I am nearing the end of my bachelor's degree and wish to know what my options are for continuing. Optimally, I would be able to immediately pursue a PhD, but I get conflicting information on the matter by different professors, advisors, and online sources.

The institutions I am mainly interested in are: EPFL, ETH Zürich, University of Edinburgh, Technical University of Darmstadt (TU Darmstadt), UCL, and University of Warsaw, as this is where I could find advisors most relevant to my research interests.

I was told that, besides the advisor being interested, the university has to have a precedent or a way for the master's degree requirement to be bypassed, but I am having a hard time locating such information. Any and all insight on previous cases of the aforementioned universities accepting or explicitly denying a PhD candidate on the basis of not having a master's degree is very useful.

Personally, I will have four to eight publications to my name by the time I graduate, but probably six at the time of sending out applications, and a very very strong research thesis. If that is not enough regardless of universities accepting without a master's degree or not, that would also be some useful information to have.

I repeat; I do not care about the rest of the criteria, just whether or not not having a master's degree is an absolute deal breaker for a PhD in the aforementioned institutions.

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    Have you checked the official university websites? E.g. for EPFL, this page suggests that you can apply with a Bachelor's degree: epfl.ch/education/phd/edic-computer-and-communication-sciences/…
    – GoodDeeds
    Commented May 24, 2021 at 13:08
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    Have you asked these universities explicitly? You will probably get a more useful answer than our general speculation here. Commented May 24, 2021 at 13:31
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    You must ask the universities directly. We won't be able to help you. Even if the official rules are crystal clear and would technically disqualify you, you may qualify for a specific exception that isn't even published... Commented May 24, 2021 at 13:37
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    Btw 4-8 publications is absolutely incredible as an undergraduate. Well done! That should also give you plenty of contacts to push for you personally within their academic network. Commented May 24, 2021 at 13:38
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    ETH has a direct doctorate program for exceptional students. Commented May 25, 2021 at 9:16

8 Answers 8


In contrast to Stephen McMahon's answer, which holds absolutely true for the UK, the situation in most of continental Europe is the opposite.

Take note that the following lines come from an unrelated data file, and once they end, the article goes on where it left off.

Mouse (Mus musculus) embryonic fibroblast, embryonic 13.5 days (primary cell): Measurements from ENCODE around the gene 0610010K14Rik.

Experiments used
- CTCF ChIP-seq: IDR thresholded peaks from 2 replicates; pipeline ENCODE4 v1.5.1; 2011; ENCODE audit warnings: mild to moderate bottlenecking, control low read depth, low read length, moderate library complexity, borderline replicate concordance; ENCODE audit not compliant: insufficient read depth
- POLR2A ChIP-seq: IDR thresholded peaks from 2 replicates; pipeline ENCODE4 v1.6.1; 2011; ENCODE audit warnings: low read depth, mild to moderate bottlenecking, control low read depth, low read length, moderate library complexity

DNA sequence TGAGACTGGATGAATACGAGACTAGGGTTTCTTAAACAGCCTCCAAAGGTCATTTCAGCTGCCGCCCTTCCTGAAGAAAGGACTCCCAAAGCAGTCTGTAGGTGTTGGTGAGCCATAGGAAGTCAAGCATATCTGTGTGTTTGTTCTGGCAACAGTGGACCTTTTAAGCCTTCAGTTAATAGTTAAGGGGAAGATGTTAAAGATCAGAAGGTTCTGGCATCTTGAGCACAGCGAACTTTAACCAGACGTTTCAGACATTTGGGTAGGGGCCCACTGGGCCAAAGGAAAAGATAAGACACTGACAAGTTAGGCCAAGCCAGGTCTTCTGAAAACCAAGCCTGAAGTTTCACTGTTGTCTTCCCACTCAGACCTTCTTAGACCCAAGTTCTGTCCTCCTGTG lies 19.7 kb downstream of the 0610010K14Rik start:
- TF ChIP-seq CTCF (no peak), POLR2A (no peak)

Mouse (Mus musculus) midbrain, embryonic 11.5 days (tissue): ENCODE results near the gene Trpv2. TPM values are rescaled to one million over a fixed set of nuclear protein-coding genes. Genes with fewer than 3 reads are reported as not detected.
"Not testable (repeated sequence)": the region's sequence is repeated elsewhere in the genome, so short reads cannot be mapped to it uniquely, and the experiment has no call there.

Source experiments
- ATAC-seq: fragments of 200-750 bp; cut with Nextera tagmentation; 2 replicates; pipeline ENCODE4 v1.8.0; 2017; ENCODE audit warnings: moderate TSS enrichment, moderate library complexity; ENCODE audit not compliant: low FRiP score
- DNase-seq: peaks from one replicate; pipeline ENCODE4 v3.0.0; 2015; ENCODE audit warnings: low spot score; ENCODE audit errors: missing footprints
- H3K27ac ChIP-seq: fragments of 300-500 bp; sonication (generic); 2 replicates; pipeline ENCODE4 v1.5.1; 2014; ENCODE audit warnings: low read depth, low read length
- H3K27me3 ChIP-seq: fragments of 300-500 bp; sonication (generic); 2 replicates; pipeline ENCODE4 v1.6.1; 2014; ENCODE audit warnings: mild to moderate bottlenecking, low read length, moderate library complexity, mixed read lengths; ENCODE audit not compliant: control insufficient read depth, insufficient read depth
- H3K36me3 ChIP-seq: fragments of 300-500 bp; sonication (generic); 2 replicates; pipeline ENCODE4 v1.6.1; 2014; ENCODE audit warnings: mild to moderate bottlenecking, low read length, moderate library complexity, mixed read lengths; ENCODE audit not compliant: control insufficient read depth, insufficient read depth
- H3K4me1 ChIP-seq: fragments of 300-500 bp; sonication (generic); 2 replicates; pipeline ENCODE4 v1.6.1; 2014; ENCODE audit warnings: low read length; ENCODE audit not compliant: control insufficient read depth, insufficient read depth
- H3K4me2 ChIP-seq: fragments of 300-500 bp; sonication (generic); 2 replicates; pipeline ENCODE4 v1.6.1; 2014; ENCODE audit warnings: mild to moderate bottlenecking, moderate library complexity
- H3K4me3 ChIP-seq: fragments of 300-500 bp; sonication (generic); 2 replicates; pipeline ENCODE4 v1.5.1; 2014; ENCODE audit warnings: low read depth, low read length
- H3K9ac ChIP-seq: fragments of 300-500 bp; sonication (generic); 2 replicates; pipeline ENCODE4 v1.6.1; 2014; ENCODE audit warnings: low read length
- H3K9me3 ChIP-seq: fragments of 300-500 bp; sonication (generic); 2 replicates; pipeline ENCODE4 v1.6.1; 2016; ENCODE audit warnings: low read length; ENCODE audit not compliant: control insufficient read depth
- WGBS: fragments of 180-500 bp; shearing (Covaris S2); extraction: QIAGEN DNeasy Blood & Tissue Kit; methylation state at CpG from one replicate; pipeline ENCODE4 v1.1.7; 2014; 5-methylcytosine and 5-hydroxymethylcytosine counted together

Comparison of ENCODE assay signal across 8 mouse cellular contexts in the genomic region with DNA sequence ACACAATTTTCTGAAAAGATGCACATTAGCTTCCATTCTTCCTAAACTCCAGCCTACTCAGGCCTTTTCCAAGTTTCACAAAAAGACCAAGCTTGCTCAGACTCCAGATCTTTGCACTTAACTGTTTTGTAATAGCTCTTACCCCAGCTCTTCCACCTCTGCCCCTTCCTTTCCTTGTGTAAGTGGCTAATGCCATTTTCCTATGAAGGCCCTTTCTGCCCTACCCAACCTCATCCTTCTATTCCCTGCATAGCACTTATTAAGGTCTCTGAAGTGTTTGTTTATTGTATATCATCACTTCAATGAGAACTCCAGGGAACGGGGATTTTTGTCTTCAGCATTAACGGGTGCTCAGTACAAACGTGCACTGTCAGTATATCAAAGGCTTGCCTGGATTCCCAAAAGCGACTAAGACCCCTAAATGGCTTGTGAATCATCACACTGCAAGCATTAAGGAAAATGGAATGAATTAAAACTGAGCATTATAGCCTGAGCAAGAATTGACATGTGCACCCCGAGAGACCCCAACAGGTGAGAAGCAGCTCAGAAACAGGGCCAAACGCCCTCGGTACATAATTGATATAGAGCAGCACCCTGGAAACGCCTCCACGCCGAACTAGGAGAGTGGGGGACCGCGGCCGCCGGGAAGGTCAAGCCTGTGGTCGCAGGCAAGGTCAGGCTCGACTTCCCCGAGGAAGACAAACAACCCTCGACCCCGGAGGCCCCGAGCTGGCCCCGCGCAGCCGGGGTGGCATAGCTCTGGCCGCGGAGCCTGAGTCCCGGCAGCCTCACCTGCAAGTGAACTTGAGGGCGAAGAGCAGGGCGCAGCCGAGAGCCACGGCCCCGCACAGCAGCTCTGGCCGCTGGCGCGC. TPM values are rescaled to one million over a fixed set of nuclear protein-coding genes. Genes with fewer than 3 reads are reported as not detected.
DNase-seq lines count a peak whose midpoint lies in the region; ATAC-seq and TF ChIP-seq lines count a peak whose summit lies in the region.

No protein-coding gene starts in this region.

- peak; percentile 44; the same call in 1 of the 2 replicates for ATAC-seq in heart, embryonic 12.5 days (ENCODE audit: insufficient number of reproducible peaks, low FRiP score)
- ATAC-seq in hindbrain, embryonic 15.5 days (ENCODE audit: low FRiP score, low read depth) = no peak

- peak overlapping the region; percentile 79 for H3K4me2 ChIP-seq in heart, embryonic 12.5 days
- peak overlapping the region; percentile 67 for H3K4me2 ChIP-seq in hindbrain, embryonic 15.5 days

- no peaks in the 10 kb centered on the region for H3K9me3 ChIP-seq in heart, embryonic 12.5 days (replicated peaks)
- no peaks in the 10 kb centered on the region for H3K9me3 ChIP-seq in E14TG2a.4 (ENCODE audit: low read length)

On the continent, it would be very unusual to start a PhD directly after one's BSc, hence the suggestion to look for "precedent or a way for the Master's requirement to be bypassed" at your Unis of interest. This is in direct contrast with the UK, where this is not even a requirement.

(Source: PhD from France, professional network from all over the EU, followed by a postdoc and a permanent position in the UK.)

As a side-note, PhD programmes in the UK often offer different levels of funding for home and international students (it used to be home+EU, but, alas, Brexit) -- or worded alternatively, some/most PhD programmes in the UK are only fully funded for British students. In my anecdotal experience, the international students that do apply to a very limited number of available fully-funded positions tend to be finishing an MSc while applying (or already hold one), despite it not being a requirement. And given a choice between an applicant with an MSc and an applicant with a BSc only, the one with an MSc typically has more to offer simply because they have had more time to demonstrate their skills. (However, your specific situation of 6 publications at the time of application + 2 submitted is definitely "a lot to offer" from your side, and on par with MSc applicants.)

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    Why would you need an MSc to apply for a PhD in France? I only did my post-doc in France, so I am sure you know better, but I thought that the French DEA is often (usually?) part of the PhD and the DEA is equivalent to an MSc. Is that not correct?
    – terdon
    Commented May 25, 2021 at 18:12
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    @terdon From what I know, a DEA (or DESS) is a short post-Master degree which is equivalent to the non-research part requirements of a PhD. Not saying there is no way to apply without a MSc, but that's certainly highly unusual.
    – Cedric H.
    Commented May 26, 2021 at 7:49
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    @terdon I don't know about the DEA (honestly I tried figuring out their education below university level and it just spinned my head around), but my PhD in France certainly expected a MSc qualification (most of my peers got their positions during a MSc internship), and didn't provide any sort of a MSc-equivalent as far as I remember. This was almost 8 years ago now, so stuff might have changed.
    – penelope
    Commented May 26, 2021 at 8:49

At least in the UK, a Master's is not a typical requirement for PhD entry, with the minimum level usually being a good undergraduate degree. E.g. pulling a random CS PhD project from the University of Edinburgh website, it says under candidate profile:

A good Bachelors degree (2.1 or above or international equivalent) and/or Masters degree in a relevant subject (computer science, artificial intelligence, engineering, mathematics or related subject)

Similar language can be found in other PhD advertisements, indicating that while a Master's is desirable, it's not a requirement. And I imagine this phrasing is typical across the vast majority of PhD advertisements in the UK - I obviously can't exhaustively check, but I can't recall seeing any which explicitly require a Master's degree.

Mainly, what they're typically looking for is evidence of ability to conduct good-quality research in the field, so I think a good portfolio of papers would serve as evidence of that even moreso than a Master's (particularly given I imagine the median number of papers among UK PhD applicants is 0).

  • It's very common now for mathematics/science/CS first degrees in the UK to be an 'integrated masters': generally four years, sometimes but not necessarily any research, a degree name like MMath. This means there will be a lot of PhD applicants with one first degree as opposed to a bachelors+masters combination, which may influence the typical expectation. Also, in Scotland an MA is often a first degree equivalent to an English BA, which further confuses things...